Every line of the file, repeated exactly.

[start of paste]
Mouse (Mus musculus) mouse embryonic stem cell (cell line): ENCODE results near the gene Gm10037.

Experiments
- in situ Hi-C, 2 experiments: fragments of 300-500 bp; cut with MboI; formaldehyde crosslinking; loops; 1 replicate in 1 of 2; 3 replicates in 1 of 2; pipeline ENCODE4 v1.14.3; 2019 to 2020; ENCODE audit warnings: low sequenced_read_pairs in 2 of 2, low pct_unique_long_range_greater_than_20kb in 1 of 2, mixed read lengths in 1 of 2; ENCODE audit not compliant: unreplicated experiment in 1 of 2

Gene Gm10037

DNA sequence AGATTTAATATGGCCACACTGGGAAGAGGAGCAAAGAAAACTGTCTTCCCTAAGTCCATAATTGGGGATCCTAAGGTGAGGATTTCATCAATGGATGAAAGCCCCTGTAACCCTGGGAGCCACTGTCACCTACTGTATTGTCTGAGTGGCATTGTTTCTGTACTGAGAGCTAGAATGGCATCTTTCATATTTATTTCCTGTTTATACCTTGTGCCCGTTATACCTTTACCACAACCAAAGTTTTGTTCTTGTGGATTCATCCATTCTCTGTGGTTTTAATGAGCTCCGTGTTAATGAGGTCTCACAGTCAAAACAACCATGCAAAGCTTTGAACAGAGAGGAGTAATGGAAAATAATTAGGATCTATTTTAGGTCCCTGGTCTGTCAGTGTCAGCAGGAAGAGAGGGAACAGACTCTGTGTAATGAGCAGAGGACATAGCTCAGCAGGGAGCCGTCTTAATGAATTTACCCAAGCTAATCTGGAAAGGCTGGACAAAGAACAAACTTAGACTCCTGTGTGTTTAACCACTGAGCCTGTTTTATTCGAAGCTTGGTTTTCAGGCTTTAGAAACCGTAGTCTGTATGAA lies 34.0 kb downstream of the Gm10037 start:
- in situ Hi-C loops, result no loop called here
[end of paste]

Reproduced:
Mouse (Mus musculus) mouse embryonic stem cell (cell line): ENCODE results near the gene Gm10037.

Experiments
- in situ Hi-C, 2 experiments: fragments of 300-500 bp; cut with MboI; formaldehyde crosslinking; loops; 1 replicate in 1 of 2; 3 replicates in 1 of 2; pipeline ENCODE4 v1.14.3; 2019 to 2020; ENCODE audit warnings: low sequenced_read_pairs in 2 of 2, low pct_unique_long_range_greater_than_20kb in 1 of 2, mixed read lengths in 1 of 2; ENCODE audit not compliant: unreplicated experiment in 1 of 2

Gene Gm10037

DNA sequence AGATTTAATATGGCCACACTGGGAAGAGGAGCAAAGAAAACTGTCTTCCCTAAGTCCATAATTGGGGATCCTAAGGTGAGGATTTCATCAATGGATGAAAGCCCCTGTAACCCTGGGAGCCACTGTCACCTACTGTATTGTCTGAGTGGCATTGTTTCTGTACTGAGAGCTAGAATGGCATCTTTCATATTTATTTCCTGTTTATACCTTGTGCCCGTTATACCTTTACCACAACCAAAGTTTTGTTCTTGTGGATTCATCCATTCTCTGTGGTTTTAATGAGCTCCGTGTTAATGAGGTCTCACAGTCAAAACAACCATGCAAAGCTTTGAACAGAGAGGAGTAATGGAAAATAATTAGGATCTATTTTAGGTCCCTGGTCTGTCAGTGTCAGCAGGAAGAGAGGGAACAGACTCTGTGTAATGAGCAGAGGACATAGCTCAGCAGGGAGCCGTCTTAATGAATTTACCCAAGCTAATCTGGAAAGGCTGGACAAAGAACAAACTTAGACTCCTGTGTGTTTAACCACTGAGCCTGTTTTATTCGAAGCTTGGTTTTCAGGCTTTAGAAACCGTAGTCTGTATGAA lies 34.0 kb downstream of the Gm10037 start:
- in situ Hi-C loops, result no loop called here